HIS H165XTQT256 GDD-R
- Good performance, a quiet runner
- Cooler takes up a second expansion slot
The ATI Radeon X1650XT GPU in this HIS card is on steroids and will provide good performance for most current games. It's a good stop-gap solution if you need a new mid-range graphics card, but don't have the patience to wait until DirectX 10-capable ones are released.
Price$ 279.00 (AUD)
If you are looking to upgrade to a powerful mid-range graphics card, this HIS board is worthy of your attention. It's based on an ATI Radeon X1650XT graphics processing unit (GPU) and it has 256MB GDDR3 memory. This GPU supports DirectX 9, but not DirectX 10, and will run Windows Vista's Aero interface very smoothly.
This isn't a standard card, however, as HIS has increased the core processing clock to 630MHz and the memory clock to 1.46GHz. As such, this card carries HIS' Turbo tag. The standard clock speed for an ATI Radeon X1650XT GPU is 575MHz, while the standard memory speed for an X1650XT is 1.38GHz. As you can see, the numbers have been pushed up noticeably, and with the help of the GPU's 24 pixel shaders and 8 vertex shaders, this card has quite a bit of oomph.
In our tests we found it could sustain smooth frame rates at a resolution of 1280x1024 and it will also play some games smoothly at a resolution of 1600x1200. In-game benchmarks produced good results. The card notched a frame rate of 69 in Quake 4 at a resolution of 1280x1024 and it managed to hit 55 frames per second (fps) when the resolution was set to 1600x1200.
In FEAR, we tested the card at a resolution of 1280x960, where the card scored 38fps, and at 1600x1200, where the card scored 25fps. While the frame rate of 38 in FEAR is playable, it isn't ideal. The score of 25 at 1600x1200 indicates that the card will struggle to play some of the latest games at high resolutions. However, if you're monitor is limited to a resolution of 1280x1024, such as a 17in or 19in LCD monitor, then this card should allow you to play most of your games comfortably at that resolution.
If you want to turn on anti aliasing (AA), you'll notice a significant drop in frame rate. In Quake 4, at 1280x1024 and with 4x AA enabled, the card recorded a score of 45fps, which is definitely playable. In FEAR, at a resolution of 1280x960 and with 4 x AA enabled, the card scored 23fps, which unfortunately, isn't a number that will provide smooth gameplay.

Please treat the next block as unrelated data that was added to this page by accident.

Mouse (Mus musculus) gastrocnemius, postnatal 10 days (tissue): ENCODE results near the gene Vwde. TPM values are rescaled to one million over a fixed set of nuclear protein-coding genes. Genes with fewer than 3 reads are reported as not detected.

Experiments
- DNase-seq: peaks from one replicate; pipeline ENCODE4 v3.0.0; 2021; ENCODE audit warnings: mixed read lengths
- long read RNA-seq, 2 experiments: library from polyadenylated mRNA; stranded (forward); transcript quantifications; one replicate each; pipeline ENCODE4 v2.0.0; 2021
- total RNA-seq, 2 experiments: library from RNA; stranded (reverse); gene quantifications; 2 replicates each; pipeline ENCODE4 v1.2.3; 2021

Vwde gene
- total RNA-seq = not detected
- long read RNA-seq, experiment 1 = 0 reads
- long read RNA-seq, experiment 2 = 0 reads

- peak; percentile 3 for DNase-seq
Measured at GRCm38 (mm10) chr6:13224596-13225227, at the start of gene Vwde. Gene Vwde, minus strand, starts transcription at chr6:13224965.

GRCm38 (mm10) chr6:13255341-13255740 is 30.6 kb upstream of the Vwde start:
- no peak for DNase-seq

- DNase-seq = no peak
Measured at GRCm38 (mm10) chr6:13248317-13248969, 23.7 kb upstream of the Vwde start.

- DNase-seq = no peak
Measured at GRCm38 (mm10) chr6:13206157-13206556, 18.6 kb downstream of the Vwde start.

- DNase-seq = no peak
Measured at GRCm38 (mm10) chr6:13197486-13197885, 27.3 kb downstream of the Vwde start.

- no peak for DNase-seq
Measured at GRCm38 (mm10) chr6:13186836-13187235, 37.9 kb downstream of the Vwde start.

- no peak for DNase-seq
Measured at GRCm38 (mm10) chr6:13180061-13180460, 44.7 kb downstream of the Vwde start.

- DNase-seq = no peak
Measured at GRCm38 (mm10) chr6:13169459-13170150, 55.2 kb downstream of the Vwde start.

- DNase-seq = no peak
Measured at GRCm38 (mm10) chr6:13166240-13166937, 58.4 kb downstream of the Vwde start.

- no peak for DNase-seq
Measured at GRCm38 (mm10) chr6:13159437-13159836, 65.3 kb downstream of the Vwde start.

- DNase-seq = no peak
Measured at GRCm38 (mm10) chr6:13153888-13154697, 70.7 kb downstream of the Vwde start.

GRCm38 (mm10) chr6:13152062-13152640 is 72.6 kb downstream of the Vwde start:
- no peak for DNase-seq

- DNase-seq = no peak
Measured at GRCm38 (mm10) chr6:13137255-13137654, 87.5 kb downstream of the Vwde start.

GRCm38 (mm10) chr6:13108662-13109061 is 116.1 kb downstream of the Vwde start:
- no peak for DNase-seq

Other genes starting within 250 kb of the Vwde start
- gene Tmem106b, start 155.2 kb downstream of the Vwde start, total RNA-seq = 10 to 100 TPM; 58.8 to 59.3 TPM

Physically, this card will occupy two expansion slots in your PC, due to its hefty IceQ cooling solution, but it's no longer than a normal X1650XT-based card, nor does it require an extra power connector. The IceQ cooling device is comprised of a large, slow-moving, fan, which pushes air through an exhaust outside the rear of the system. In our tests, this cooler proved to be very quiet and if the card is installed in a system with a standard CPU fan, it will go unnoticed. It's certainly one of the quietest actively cooled graphics cards that we've tested.
On the rear of the card are two DVI ports as well as a TV-Out port. Cables for component and S-Video output are provided, as is an S-Video to composite adapter. This card is also CrossFire-capable. Overall, this is a good card that performs well and won't make too much noise while doing so.
Join the newsletter!
Most Popular Reviews
- 1 LG G6 Plus: Full, in-depth review
- 2 First Look: Nikon D850
- 3 OnePlus 5: Full, in-depth review
- 4 Nokia 8: Full, in-depth review
- 5 Sony's latest Ultra HD OLED debuts in Australia
Latest News Articles
- Traditional Aussie PC market defies global downward trend again
- Logitech say new mouse features the best optical sensor ever designed for wireless gaming
- Razer unveil new Basilisk mouse built for FPS gaming
- HyperX Unveil Heavy-Duty Gaming Keyboard
- NVIDIA Supercharges Rendering Performance with AI
PCW Evaluation Team
The print quality also does not disappoint, it’s clear, bold, doesn’t smudge and the text is perfectly sized.
The Huddle Board’s built in program; Sharp Touch Viewing software allows us to easily manipulate and edit our documents (jpegs and PDFs) all at the same time on the dashboard.
The biggest perks for me would be that it comes with easy to use and comprehensive programs that make the collaboration process a whole lot more intuitive and organic
I rate the printer as a 5 out of 5 stars as it has been able to fit seamlessly into my busy and mobile lifestyle.
It’s perfect for mobile workers. Just take it out — it’s small enough to sit anywhere — turn it on, load a sheet of paper, and start printing.
The HP OfficeJet 250 Mobile Printer is a great device that fits perfectly into my fast paced and mobile lifestyle. My first impression of the printer itself was how incredibly compact and sleek the device was.
- Huawei Y5 (2017) Review
- First Look: The Evil Within 2
- LG G6 Plus: Full, in-depth review
- What's the difference between an Intel Core i3, i5 and i7?
- Laser vs. inkjet printers: which is better?
- FTSocial Media Executive / Specialist (Facebook) - Online PokerNSW
- FTSystems and Database AdministratorACT
- FTWorkforce Analyst | Scheduler | Calendar ManagementOther
- FTBusiness Analyst - Testing/Technical WritingOther
- CCSOC AnalystVIC
- CCBlue Prism DeveloperVIC
- FTQuality ManagerSA
- CCTransformation/ Organisational Change ManagerNSW
- CCJunior Business AnalystWA
- CCSenior Business Analyst - InfrastructureVIC
- CCBusiness Analyst - ISO9001ACT
- CCSolution Architect - BrisbaneNSW
- FTBusiness QA Manager - TelecommunicationsOther
- FTSenior .NET DeveloperWA
- TPSenior Solution ArchitectNSW
- TPTechnical AnalystNSW
- FT2 x Python Developers - FinTech/TradingOther
- FTOracle DB & Python DeveloperVIC
- FTSalesforce ArchitectOther
- FTSenior Business ConsultantOther
- FTIT Desktop ManagerOther
- FTLead Front End DeveloperOther
- TPTechnical Support Officer (Unix/Linux, Windows and Mac)VIC
- CCProgram / Project AnalystVIC
- FTTechnical Writer - Cloud HostingVIC